From idea to product

Creating a new type of sausage or developing an existing classic is multidimensional. Sausage experts can experiment with different shapes and thickness of sausage. They can also test out different combinations of seasoning and smoking. This can lead to differences in colour and appearance. Other methods include working with coarsely ground meat or trying different amounts of meat. 

One common misconception is that a high meat content automatically makes a good sausage. Like chocolate, it isn't always the cocoa content that determines the flavour. One example is Sibylla's famous wiener. When it was developed, meat contents between 60–85 percent were tested. Taste tests revealed that a meat content of 74 percent produced by far the most tasty sausage.

The spice palette puts the flavors in place.

Sausage production

All our products goes to the control kitchen to discover any defects before delivery.

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Traditionally, sausage production is associated with tenacious rumours of a sausage's dubious content. As a result, the serious part of the sausage industry has become extra thorough with their ingredients and unusually transparent when it comes to both sausage production and information about a sausage's contents and nutritional values.    

The basic sausage ingredient is meat, primarily from beef, horse or pig. In addition, fatty pork, meat by-products and dried ingredients such as potato flour, rye flour, milk powder, milk proteins, herbs and salt are used. Any extras that have been added serve different purposes such as for colouring and as antioxidants.

When the most common type of sausage – hot smoked – is made, the ingredients are ground together and mixed with water to form a smooth mixture. The fat and the water emulsify and mix together, thanks to the molecular structure of the meat protein.
The mixture is then stuffed into sausage skins, followed by heat treatment in a smoker. The process for cold smoking sausages is considerably longer than for hot smoking as cold smoking takes place alongside a slow dehydration of the product.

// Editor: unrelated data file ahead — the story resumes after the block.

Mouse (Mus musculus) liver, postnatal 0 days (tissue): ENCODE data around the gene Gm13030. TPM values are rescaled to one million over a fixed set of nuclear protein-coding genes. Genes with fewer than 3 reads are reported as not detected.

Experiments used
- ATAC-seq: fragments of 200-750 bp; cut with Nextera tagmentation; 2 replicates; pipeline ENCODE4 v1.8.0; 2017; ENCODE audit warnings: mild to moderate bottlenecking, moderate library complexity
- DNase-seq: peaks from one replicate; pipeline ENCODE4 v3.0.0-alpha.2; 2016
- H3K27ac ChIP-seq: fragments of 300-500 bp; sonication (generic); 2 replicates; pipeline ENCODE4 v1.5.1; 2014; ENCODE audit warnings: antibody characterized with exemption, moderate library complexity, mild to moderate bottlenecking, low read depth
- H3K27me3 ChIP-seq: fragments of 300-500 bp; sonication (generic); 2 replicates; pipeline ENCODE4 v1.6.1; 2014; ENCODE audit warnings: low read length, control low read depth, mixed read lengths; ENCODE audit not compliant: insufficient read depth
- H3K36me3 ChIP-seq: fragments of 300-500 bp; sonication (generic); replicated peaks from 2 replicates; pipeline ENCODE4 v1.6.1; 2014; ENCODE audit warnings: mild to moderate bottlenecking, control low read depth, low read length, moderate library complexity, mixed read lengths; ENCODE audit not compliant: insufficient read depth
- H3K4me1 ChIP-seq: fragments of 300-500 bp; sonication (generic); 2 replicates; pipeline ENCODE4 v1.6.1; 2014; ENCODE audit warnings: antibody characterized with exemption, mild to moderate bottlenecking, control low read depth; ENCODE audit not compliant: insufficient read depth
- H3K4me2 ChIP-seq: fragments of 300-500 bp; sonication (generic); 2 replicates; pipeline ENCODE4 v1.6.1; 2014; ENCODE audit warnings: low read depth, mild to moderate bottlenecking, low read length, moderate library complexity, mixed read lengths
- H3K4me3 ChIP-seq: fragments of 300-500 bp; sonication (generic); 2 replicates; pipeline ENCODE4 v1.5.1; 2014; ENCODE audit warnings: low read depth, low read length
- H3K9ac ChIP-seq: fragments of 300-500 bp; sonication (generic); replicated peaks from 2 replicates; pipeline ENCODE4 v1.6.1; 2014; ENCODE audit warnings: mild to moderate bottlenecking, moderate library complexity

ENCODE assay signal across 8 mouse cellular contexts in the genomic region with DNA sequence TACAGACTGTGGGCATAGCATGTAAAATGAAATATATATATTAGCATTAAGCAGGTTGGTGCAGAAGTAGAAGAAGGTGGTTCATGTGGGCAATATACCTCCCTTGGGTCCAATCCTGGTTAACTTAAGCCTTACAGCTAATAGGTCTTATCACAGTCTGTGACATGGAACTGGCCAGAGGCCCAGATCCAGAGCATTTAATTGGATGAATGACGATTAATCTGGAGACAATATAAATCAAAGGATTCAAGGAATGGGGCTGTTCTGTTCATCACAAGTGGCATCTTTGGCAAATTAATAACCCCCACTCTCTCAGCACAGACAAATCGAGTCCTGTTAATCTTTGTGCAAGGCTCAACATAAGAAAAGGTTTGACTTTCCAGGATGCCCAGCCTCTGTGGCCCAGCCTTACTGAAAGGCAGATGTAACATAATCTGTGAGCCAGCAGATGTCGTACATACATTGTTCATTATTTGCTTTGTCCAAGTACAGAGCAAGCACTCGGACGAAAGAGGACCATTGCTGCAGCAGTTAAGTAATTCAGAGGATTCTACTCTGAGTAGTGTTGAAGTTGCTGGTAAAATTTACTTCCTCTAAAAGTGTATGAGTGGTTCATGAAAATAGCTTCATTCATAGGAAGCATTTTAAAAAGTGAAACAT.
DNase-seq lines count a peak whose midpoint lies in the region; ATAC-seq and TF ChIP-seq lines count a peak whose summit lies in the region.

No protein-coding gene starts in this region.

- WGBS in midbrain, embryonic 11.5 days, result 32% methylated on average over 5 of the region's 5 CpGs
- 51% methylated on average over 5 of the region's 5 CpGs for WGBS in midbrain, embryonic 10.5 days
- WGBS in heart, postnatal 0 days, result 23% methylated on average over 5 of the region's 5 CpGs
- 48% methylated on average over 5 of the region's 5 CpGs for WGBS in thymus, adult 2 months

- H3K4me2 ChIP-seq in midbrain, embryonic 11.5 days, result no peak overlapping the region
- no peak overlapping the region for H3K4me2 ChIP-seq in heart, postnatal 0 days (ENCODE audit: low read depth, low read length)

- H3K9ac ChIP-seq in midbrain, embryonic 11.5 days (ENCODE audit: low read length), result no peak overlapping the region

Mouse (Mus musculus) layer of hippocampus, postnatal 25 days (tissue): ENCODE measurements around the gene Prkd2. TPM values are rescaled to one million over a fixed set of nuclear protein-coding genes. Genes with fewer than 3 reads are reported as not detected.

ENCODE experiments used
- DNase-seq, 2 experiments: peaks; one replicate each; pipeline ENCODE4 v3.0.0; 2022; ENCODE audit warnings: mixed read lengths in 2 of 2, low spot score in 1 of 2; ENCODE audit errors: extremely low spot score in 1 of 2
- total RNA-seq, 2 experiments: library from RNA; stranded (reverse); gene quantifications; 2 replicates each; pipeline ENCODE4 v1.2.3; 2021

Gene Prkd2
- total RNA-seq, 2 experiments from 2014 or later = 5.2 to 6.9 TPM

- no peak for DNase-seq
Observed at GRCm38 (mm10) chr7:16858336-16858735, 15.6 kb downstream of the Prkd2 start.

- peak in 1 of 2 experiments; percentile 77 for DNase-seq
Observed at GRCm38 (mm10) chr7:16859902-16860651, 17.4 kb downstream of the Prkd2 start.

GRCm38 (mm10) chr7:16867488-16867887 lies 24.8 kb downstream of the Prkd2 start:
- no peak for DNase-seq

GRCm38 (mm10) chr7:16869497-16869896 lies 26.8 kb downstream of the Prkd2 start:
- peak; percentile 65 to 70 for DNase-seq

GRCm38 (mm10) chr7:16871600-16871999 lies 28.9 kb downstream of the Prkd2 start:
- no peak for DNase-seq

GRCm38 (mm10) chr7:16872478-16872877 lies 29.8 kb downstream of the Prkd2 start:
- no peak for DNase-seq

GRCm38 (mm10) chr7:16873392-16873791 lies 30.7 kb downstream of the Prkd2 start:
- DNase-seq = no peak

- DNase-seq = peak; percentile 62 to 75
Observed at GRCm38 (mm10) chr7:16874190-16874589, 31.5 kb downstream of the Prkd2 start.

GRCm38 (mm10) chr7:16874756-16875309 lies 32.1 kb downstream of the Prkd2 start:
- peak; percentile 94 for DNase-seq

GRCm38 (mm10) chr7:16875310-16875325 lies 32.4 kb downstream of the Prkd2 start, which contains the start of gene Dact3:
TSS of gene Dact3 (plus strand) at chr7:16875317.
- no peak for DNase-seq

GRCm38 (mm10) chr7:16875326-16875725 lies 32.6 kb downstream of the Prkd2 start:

1. In the large mixer ingredients are added, 4.5 tons are manufactured at the time.
2. Each sausage recipe has its own spice mix.
3. The mixing process is set here
4. The intestines are sorted and soaked before manufacturing.
5. Here are the sausage sprayed into sheep intestines.
6. The sausages are hung on racks.
7. The sausage is smoked in special smokehouses.

Make your own sausages

Why not make a completely own sausage?

Stuffing sausages isn't as difficult as it might sound. The basic principle is the same for all types of sausage production – the sausage mixture is stuffed into a sausage skin and then sealed.
Essentially, you can make your own sausages using a sharp knife, a chopping board and a funnel. It is of course easier if you have a meat grinder and a sausage stuffer kit.

1
Begin by getting hold of some casing, also known as sausage skin. The majority of larger supermarkets sell natural casings.
2
Now find a sausage recipe that sounds good and make sure you have all the ingredients at home.
3
Mix all the ingredients in a bowl. Heat a little bit of butter in a frying pan and test-fry a little bit of the mixture. Season to taste.
4
Thread the casing onto the water tap and rinse through with tepid water. Then thread approximately one metre of casing onto the sausage stuffer and tie a knot at the other end.
5
Fill the sausage stuffer with the mixture and start the machine. Carefully tease away the casing whilst the mixture comes out of the machine.
6
When you think the size of the first sausage is about right, twist the casing several times and begin to fill the next one. Once you have run out of casing, seal it off by tying a knot.
7
Cook the sausage.
8
Eat it up!

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